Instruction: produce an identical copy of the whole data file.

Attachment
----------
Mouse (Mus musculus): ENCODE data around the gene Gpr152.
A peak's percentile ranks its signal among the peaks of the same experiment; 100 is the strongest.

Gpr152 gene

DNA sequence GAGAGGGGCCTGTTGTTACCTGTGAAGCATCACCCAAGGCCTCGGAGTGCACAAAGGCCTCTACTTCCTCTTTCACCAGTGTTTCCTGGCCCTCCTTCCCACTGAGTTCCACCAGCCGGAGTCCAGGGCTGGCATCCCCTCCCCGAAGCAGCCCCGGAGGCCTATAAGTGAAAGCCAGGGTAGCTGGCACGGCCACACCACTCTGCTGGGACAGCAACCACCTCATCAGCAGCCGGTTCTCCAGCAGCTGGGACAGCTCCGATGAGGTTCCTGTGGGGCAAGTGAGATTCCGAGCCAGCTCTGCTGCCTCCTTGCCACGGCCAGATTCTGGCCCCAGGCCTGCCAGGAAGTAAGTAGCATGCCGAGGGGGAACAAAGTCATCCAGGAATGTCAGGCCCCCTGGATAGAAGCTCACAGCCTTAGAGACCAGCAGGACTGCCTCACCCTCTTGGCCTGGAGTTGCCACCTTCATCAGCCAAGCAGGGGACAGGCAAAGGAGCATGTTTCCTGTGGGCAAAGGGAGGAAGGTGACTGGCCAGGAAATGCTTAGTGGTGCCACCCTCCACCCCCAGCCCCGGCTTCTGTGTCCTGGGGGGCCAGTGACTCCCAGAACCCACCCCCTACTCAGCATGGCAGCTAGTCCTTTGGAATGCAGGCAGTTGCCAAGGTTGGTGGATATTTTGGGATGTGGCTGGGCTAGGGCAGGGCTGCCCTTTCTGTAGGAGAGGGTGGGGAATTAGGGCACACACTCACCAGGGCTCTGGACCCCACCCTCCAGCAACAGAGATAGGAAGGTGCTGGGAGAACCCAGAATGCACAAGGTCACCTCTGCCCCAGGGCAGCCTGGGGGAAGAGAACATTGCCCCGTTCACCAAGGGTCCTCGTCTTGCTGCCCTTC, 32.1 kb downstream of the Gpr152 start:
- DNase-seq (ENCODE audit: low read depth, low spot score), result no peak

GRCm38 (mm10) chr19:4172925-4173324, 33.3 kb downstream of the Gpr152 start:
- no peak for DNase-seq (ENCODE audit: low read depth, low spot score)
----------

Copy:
Mouse (Mus musculus): ENCODE data around the gene Gpr152.
A peak's percentile ranks its signal among the peaks of the same experiment; 100 is the strongest.

Gpr152 gene

DNA sequence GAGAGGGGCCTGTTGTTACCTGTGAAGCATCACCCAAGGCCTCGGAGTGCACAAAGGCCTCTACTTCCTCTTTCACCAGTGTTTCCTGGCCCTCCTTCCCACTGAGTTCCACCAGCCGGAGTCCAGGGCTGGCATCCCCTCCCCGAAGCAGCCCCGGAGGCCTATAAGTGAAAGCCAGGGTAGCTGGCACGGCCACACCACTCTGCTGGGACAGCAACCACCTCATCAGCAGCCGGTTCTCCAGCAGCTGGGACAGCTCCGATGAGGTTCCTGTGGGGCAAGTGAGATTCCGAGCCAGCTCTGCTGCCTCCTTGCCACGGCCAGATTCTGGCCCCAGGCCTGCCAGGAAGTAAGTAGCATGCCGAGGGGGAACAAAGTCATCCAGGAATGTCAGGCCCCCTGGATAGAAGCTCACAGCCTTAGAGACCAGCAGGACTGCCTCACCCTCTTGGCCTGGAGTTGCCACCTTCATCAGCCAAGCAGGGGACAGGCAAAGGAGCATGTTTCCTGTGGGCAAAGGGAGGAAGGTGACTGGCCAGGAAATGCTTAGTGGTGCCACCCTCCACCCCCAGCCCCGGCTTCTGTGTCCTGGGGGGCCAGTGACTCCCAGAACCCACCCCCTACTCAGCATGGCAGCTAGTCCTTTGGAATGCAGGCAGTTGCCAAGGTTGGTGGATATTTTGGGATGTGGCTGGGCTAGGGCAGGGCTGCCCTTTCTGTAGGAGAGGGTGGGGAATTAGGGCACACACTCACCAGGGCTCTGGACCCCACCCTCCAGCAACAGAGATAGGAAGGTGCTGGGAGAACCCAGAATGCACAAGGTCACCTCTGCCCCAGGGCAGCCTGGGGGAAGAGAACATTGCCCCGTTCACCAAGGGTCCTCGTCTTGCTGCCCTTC, 32.1 kb downstream of the Gpr152 start:
- DNase-seq (ENCODE audit: low read depth, low spot score), result no peak

GRCm38 (mm10) chr19:4172925-4173324, 33.3 kb downstream of the Gpr152 start:
- no peak for DNase-seq (ENCODE audit: low read depth, low spot score)